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Metal Railings' Service Life

Plan for safety now and then

Fairway Kyp May18 1

Safety in railing solutions is an invisible workhorse.

The composition of the metal, the intersecting fasteners and sealants that connect concrete to rail, precision application and responsible upkeep all contribute to metal railings’ service life. That service is safety, predominantly, and laws and code protect the occupants living in that space as well as the workers who have built the space. What person— or woman—has not stood on a terraced balcony, threw up her hands and did her best “don’t cry for me Argentina” Evita impersonation, and thought, “Gee, I hope these railings are safe.” Safety is assumed. The Evita in all of us counts on that.

Safety at the Planning Stage

The adage “safety first” rings true: Builders must have safety top of mind during the planning stage and carry that responsibility all the way from construction to occupancy. The architect, developer and contractor are the trilogy charged with getting the safety game down. This trio is tasked with upholding safety codes and will confer with an array of sources and professionals to do so.

New and updated codes occur often and sometimes unexpectedly. To be educated as to where codes might be moving toward, look back and review the history of where that code has been. To eke out the longest service life of your metal railing solutions, look ahead as well. The website, www.iccsafe.com, posts a 2021 Code Development Schedule where residential construction professionals can join forums that dictate future code-making. There are metal railings regulations that might vary from source to source (ICB to OSHA). In those cases, go the way of the stricter codes.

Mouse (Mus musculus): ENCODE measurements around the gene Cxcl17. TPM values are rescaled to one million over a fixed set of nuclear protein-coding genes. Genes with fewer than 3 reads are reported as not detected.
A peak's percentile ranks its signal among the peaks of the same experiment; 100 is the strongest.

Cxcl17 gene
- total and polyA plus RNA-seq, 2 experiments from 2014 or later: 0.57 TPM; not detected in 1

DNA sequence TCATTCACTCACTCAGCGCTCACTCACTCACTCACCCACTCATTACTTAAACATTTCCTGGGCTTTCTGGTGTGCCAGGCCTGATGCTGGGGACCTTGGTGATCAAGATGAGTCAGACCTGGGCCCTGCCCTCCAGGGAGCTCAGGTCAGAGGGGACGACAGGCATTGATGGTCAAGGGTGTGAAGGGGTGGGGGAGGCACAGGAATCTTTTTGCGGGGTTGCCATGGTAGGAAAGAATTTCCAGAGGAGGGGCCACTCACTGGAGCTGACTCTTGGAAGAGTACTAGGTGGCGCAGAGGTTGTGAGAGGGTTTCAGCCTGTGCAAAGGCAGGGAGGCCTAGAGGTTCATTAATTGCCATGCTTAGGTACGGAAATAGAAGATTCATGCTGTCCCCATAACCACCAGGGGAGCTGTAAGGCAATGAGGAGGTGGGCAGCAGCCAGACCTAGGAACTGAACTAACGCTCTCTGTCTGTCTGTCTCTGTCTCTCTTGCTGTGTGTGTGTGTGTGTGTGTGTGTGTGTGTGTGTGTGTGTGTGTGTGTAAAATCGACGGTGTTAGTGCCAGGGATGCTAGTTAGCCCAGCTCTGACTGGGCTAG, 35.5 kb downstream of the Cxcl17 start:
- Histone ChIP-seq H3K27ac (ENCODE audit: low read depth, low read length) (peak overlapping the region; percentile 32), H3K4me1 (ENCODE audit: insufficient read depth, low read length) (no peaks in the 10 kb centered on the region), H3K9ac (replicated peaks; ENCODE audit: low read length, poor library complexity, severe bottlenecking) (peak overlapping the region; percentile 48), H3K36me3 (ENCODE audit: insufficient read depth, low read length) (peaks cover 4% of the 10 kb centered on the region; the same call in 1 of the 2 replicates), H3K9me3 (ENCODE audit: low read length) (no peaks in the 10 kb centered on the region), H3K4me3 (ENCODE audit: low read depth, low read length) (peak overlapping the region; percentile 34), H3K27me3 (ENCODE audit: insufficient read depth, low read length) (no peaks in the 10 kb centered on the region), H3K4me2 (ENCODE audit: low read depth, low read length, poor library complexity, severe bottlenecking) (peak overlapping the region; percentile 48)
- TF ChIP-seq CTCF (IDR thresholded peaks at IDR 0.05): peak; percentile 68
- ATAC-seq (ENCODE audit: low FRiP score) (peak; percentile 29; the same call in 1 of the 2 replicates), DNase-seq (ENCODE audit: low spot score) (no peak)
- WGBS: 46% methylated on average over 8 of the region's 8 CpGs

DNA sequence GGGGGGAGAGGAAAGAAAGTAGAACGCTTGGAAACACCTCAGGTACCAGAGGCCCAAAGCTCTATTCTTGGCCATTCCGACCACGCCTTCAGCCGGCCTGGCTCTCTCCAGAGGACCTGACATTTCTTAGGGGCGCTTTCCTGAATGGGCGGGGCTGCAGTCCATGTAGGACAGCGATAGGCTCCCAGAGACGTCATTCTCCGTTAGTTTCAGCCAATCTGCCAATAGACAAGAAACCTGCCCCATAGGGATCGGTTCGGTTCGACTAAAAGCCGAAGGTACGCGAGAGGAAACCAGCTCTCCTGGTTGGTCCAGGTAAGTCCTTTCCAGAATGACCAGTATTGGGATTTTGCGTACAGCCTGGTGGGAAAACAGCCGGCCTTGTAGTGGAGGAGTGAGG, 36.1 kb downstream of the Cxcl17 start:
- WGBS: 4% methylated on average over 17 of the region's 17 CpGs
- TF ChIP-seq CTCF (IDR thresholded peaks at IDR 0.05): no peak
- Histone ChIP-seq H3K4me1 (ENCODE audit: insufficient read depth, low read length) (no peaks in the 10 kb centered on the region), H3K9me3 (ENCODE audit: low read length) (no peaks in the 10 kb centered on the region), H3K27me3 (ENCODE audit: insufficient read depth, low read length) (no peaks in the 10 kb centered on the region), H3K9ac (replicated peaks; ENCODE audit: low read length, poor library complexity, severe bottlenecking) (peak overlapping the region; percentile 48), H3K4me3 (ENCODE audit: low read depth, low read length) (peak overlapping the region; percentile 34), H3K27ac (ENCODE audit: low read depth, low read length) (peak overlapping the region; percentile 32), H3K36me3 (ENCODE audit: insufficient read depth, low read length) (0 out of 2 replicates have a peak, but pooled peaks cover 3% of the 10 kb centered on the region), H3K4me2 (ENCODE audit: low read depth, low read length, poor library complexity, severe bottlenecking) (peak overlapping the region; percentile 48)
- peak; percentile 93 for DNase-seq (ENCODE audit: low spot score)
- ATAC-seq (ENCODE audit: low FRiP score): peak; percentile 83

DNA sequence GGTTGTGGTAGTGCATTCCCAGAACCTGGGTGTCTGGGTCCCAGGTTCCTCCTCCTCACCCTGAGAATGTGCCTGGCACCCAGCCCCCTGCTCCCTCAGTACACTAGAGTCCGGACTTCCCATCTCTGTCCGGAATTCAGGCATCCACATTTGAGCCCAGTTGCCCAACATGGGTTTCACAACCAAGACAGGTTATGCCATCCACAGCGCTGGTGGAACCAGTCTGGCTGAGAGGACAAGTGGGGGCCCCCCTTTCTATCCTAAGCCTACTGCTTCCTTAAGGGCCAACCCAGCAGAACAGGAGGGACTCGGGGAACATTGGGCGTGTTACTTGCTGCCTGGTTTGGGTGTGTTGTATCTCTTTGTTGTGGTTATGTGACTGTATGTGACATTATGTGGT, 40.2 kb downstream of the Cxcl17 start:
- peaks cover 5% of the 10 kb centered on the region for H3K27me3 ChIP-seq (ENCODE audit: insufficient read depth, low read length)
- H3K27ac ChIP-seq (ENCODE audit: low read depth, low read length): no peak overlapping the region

Metal’s Makeup and Nature’s Impact

Knowing the makeup of metals and how weather impacts these materials is paramount. Weather factor—rain, cold, heat, snow and right down to the salt you use to melt ice on your balcony—can lead to corrosion problems, especially where metal meets cement. Equip your project with the right metal. Aluminum is lighter in weight, easy to work with and customize, and has a protective layer that helps combat certain weather conditions. Always factor in the material composition and the weather cycle to the safety equation.

When properly planned, metal railings can provide a long-lasting outdoor experience that is architecturally sound, smart and, above all, safe. The inner Evita in all of us should be able to express herself from the balcony with no fear for her safety.

Rob Blackman is the national commercial sales manager for Fairway Architectural Railing Solutions, Mount Joy, Pa. To learn more, visit www.fairwayrailing.com